c switch default


Hello. While trying to answer one of the questions here, I was surprised to find that the following code

#include <stdio.h>
int main()
    int a = 123;
    const char *r = "initial value";
    switch (a) {
        case 1: r = "1"; break;
        if (0) {
            default: r = "not 1";
    return 0;

GCC compiles normally and prints at runtime

not 1

It seems to me that the code is clearly with such an error that it should not even compile. What's the matter here?


The body of a switch (like the body of while , do/while , for , etc.) is just a statement in which we place the case and default labels, and in which the use of break possible. No more.

The case and default labels can appear only inside a statement belonging to some switch , but otherwise the restrictions imposed on the arrangement of these labels are no different from any other labels.

In a similar way, the transfer of control to these labels occurs according to rules similar to goto rules, with the only difference that only the immediately enclosing switch can transfer control to the case and default label.

In your case, if you replace the case and default labels with "regular" labels, we get just a compound statement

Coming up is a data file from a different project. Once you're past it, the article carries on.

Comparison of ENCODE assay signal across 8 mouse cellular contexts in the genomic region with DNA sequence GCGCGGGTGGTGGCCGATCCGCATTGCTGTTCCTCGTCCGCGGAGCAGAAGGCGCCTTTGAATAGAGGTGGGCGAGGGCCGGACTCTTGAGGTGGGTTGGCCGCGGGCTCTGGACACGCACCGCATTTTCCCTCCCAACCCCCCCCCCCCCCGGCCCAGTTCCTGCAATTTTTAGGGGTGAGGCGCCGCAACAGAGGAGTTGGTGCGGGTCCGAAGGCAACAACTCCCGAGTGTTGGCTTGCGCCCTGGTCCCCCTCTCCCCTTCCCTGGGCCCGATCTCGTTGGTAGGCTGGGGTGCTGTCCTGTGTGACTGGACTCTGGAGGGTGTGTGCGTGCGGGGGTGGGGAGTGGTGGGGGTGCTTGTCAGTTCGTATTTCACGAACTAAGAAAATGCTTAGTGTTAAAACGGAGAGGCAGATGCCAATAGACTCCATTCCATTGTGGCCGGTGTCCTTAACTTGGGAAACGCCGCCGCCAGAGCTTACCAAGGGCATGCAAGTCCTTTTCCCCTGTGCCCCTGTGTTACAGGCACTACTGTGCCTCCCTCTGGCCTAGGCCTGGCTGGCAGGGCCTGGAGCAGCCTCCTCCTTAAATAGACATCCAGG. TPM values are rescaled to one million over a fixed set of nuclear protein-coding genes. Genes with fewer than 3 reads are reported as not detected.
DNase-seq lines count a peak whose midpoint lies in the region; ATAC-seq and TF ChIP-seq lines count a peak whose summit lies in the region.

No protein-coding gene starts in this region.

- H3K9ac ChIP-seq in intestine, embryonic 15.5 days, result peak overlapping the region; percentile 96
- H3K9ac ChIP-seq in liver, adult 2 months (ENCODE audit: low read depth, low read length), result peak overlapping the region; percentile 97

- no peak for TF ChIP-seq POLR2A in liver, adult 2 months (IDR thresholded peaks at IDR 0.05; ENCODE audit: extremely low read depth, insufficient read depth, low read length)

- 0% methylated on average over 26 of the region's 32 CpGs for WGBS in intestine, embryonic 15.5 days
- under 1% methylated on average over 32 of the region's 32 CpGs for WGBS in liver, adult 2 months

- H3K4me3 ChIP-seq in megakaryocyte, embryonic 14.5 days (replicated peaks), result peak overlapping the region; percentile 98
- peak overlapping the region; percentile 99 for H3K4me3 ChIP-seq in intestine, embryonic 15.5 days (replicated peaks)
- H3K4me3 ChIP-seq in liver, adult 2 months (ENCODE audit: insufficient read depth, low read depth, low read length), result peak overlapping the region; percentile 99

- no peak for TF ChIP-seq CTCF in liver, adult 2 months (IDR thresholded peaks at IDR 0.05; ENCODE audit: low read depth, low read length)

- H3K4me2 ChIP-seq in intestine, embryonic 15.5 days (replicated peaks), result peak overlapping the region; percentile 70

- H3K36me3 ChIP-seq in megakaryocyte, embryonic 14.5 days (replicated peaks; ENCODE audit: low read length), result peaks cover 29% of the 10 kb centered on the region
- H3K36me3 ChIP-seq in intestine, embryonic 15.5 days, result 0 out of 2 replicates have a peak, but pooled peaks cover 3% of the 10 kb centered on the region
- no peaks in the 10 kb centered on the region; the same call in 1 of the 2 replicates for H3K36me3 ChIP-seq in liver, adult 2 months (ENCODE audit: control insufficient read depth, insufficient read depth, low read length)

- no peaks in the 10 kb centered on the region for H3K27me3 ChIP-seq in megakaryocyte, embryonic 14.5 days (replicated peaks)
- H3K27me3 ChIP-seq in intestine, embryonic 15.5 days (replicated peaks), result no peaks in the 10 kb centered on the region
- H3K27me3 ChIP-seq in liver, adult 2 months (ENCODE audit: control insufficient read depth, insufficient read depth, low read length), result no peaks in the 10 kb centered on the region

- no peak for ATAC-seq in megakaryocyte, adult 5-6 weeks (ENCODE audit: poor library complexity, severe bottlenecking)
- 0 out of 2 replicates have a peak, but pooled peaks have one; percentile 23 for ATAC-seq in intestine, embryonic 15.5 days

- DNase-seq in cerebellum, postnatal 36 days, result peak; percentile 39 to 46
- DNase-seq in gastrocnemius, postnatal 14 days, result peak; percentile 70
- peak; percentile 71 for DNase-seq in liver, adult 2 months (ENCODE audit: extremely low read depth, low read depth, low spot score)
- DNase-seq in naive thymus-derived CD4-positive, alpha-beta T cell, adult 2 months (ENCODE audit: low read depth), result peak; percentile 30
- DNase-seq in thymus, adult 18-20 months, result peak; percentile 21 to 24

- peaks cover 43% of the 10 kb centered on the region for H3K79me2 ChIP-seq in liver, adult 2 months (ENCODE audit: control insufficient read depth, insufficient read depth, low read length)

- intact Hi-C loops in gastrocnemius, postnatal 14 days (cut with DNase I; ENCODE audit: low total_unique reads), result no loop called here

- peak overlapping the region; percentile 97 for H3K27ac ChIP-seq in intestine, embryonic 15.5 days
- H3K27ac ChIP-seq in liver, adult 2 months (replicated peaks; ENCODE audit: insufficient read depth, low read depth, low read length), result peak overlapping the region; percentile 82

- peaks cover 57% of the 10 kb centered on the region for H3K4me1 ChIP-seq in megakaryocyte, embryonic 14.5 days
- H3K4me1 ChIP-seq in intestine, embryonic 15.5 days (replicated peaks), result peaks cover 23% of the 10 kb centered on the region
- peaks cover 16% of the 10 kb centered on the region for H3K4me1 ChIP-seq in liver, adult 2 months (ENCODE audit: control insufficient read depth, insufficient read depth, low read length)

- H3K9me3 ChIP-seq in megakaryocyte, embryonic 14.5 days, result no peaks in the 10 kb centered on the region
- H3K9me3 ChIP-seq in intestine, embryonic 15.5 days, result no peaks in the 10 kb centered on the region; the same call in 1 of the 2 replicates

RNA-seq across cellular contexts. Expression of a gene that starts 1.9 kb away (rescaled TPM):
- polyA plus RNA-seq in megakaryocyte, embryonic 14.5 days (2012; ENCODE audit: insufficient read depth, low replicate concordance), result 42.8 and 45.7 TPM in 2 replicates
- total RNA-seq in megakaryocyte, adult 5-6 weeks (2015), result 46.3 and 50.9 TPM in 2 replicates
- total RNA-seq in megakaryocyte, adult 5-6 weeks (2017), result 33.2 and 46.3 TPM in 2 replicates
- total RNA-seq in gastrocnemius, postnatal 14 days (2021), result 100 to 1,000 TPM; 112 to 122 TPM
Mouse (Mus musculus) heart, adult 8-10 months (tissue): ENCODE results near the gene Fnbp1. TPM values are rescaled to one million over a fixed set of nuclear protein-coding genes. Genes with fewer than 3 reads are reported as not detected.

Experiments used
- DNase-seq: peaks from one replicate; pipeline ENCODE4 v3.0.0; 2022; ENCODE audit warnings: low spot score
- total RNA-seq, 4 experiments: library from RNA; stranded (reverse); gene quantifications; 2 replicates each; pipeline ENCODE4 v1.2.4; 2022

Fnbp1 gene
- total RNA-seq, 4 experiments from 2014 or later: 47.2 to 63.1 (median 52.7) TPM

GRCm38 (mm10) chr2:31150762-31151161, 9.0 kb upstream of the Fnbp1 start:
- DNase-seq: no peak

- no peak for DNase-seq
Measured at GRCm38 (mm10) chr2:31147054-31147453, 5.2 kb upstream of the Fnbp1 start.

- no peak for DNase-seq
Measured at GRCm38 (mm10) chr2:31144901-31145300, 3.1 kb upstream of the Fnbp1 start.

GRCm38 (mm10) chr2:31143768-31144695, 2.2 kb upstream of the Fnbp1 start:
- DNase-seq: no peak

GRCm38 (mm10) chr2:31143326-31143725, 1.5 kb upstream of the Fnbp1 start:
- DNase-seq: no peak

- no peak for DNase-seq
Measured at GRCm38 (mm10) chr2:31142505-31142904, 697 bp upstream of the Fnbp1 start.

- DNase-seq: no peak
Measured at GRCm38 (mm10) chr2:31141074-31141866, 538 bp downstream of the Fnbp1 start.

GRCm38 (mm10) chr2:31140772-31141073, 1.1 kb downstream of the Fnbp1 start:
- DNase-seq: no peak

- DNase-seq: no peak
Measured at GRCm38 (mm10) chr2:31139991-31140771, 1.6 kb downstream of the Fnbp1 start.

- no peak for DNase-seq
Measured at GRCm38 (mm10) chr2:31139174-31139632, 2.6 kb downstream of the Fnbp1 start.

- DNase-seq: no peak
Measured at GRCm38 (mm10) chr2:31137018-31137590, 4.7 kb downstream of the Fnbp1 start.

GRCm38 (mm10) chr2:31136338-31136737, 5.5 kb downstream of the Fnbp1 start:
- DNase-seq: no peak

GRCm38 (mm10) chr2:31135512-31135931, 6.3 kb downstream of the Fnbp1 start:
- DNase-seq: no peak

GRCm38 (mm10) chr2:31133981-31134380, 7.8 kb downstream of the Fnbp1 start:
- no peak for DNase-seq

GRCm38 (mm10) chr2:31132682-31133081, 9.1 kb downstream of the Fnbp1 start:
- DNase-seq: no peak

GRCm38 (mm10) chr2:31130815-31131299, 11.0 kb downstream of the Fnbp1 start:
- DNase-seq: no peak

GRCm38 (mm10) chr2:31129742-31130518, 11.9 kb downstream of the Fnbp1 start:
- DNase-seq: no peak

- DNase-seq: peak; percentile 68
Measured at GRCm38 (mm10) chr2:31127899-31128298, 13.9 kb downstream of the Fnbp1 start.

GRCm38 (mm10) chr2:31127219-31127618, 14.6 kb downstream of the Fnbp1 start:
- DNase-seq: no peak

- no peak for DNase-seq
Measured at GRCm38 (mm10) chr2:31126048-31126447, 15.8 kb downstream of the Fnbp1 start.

r = "1"; break;
    if (0) {
        r = "not 1";

There is nothing unusual in this compound statement. The position of the labels in it does not violate any language rules. It is not unusual for the default: label to transfer control to a branch of some if .

Nobody forces you to even use the compound statement to implement the switch body, i.e. contrary to common practice, the switch body does not need to be enclosed in {} . You can use any other type of statament and place labels in it

int i = rand() % 4;
switch (i)
  if (0)      case 0:  printf("Privet!\n");
  else if (0) case 1:  printf("Hello!\n");     
  else if (0) case 2:  printf("World!\n");     
  else        default: printf("Ku-ku!\n");     

Note that this great switch technique saves you the trouble of remembering break at the end of each branch.

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